10. Jerry Jeudy, WR, Alabama (No. 10) — As the token non-QB/RB, Jeudy is making a case to be taken out of the No. 10 slot as this past weekend he tied a school single-game record with three receiving touchdowns. The junior’s statline this season is 18-240-4.

(DROPPED OUT: None)

WEEK 3 BRAZEN PREDICTIONS
BRYAN FISCHER (@BryanDFischer): Given the slate of lackluster matchups (editor’s note: that’s being way too kind), I think we’re in for some chaos this weekend. I’ll go with four ranked teams getting upset on Saturday, with at least two getting upended at home.
ZACH BARNETT (@zach_barnett): Tennessee drops to 0-3. See the thing people don’t understand about Chattanooga is… okay, no. Mack Brown springs his third straight upset, moving the Mack Attack to 3-0. UNC is a three-point underdog for Friday’s non-conference game at Wake Forest; I would take them as three-point favorites. Sam Howell continues making the plays that need to be made and one of the best stories of this young season continues.
KEVIN MCGUIRE (@KevinOnCFB): Maryland has been scoring plenty of points to start the season and takes their high-flying, rejuvenated offense on the road this week. They are due for a letdown, and Temple is the team to give them their first tough battle of the year. The Owls get defensive at home in The Linc and the Terrapins go home with their first loss of the season, dropping them out of the top 25 as quickly as they entered. The AAC has a solid week as UCF sends Stanford home with a loss too.
JOHN TAYLOR (@CFTalk)
: Not only will No. 17 UCF win and cover, but the Group of Five school will hand Stanford its worst loss since Washington waxed them 44-6 in September of 2016.

NFL DRAFT PROSPECT WATCH
This week, our pals over at Rotoworld take an in-depth look at matchups in games such as Clemson-Syracuse and Oklahoma USC.  For the entire extensively-detailed piece, click HERE.

College Football in Coronavirus Quarantine: On this day in CFT history, including the family of Joe Paterno, Penn State reacting to the release of the Freeh report

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The sports world, including college football, had essentially screeched to a halt in the spring as countries around the world battled the coronavirus pandemic. As such, there was a dearth of college football news as the sport went into a COVID-induced hibernation.  Slowly, though, the game is coming back to life.  Hopefully.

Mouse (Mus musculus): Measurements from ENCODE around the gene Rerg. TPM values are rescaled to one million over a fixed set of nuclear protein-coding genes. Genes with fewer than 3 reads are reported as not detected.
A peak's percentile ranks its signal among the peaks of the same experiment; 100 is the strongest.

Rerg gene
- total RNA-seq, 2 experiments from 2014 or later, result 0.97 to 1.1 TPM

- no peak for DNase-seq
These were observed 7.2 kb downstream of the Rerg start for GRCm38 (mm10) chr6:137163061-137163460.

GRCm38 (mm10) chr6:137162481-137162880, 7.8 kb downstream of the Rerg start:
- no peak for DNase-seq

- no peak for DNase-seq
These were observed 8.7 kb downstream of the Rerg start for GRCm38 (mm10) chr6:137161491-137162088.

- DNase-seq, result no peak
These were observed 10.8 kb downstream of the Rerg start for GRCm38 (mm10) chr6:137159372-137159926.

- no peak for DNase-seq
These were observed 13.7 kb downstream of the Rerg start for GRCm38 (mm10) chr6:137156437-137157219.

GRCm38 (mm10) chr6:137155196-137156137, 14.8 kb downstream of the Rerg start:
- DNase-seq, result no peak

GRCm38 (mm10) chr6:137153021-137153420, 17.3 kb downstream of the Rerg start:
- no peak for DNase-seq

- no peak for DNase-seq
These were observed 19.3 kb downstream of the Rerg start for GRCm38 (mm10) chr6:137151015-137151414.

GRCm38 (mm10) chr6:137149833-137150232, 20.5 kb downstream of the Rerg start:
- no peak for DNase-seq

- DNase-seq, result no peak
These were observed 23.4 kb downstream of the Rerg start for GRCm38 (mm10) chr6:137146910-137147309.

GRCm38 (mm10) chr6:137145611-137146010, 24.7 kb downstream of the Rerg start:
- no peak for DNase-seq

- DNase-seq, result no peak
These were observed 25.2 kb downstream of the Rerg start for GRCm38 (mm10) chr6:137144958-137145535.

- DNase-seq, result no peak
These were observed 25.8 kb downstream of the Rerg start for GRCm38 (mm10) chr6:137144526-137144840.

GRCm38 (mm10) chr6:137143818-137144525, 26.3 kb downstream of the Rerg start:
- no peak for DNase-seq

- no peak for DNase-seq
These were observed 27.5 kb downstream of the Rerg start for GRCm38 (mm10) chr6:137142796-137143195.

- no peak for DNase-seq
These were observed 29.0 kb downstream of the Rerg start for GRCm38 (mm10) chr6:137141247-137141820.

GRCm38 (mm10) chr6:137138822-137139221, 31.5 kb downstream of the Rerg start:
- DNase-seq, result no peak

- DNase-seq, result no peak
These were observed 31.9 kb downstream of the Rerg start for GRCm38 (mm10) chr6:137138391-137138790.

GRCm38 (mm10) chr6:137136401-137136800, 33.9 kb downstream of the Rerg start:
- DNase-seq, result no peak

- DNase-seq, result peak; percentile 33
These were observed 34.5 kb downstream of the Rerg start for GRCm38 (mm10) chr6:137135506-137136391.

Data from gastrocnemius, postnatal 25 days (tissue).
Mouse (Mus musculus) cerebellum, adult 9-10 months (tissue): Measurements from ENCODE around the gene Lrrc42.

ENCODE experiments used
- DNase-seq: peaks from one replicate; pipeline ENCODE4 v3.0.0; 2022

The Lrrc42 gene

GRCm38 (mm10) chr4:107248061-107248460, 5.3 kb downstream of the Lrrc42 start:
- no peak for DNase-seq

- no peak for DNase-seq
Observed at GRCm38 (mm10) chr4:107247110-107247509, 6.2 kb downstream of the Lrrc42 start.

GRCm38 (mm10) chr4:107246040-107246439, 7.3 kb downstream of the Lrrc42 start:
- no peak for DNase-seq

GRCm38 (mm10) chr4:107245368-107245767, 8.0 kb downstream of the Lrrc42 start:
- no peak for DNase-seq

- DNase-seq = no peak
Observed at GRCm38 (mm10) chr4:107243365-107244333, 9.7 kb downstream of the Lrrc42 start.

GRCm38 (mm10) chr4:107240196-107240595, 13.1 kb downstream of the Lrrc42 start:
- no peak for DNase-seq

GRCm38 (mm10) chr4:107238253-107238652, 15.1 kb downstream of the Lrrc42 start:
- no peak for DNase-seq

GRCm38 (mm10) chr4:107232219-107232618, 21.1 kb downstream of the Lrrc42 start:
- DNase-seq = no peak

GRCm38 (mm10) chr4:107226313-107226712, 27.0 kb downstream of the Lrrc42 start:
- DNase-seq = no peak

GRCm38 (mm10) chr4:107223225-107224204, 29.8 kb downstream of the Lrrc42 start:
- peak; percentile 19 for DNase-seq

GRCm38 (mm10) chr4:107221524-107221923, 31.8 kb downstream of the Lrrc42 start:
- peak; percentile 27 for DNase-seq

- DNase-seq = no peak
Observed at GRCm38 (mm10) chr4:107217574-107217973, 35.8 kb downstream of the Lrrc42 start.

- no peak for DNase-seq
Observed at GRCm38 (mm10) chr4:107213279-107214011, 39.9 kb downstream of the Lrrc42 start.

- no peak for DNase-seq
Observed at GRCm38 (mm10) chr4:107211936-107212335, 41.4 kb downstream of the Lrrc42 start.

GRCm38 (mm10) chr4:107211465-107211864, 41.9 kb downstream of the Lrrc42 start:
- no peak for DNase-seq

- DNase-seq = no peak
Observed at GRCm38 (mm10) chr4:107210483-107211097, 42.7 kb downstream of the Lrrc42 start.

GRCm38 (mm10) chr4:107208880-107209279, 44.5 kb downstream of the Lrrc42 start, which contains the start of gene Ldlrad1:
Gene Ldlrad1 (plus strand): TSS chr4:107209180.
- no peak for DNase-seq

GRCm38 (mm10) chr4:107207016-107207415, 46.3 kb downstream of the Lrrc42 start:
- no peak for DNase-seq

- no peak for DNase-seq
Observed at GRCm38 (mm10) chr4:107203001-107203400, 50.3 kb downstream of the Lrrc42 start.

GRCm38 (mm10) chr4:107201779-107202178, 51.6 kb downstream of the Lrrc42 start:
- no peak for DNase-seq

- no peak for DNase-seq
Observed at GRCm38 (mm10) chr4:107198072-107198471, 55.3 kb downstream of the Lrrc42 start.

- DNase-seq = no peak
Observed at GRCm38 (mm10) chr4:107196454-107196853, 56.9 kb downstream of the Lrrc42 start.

That being said, we thought it might be fun to go back through the CollegeFootballTalk archives that stretch back to 2009 and take a peek at what transpired in the sport on this date.

So, without further ado — ok, one further ado — here’s what happened in college football on July 12, by way of our team of CFT writers both past and present.

(P.S.: If any of our readers have ideas on posts they’d like to read during this college football hiatus, leave your suggestions in the comments section.  Mailbag, maybe?)

2019

THE HEADLINE: FCS player paralyzed vs. Georgia moves into wheelchair-accessible home
THE SYNOPSIS: All things considered, the Devon Gales saga, one four years in the making, was one of the feel-good stories of last offseason.

2018

THE HEADLINE: Report: Paul Finebaum to sign new contract with ESPN
THE SYNOPSIS: Two years later, the College Football Mouth of the South could see his life played out in a television sitcomSeriously.

2017

THE HEADLINE: Kevin Sumlin downplays hot seat in College Station: “I’m feeling the same pressure I feel all of the time”
THE SYNOPSIS: Four months later, Sumlin was kicked to the curb by the Aggies.  Now the head coach at Arizona, Sumlin finished 51-26 with the Aggies in the hyper-competitive SEC West.

2016

THE HEADLINE: Court documents: 14-year-old boy told Joe Paterno of sexual abuse in 1976
THE SYNOPSIS: “I wish I had done more.” JoePa’s own words in the wake of the Jerry Sandusky child rape scandal.  That was our lede for this post then.  And those words, even now, should never, ever be forgotten when it comes to discussing the Penn State head coach’s legacy.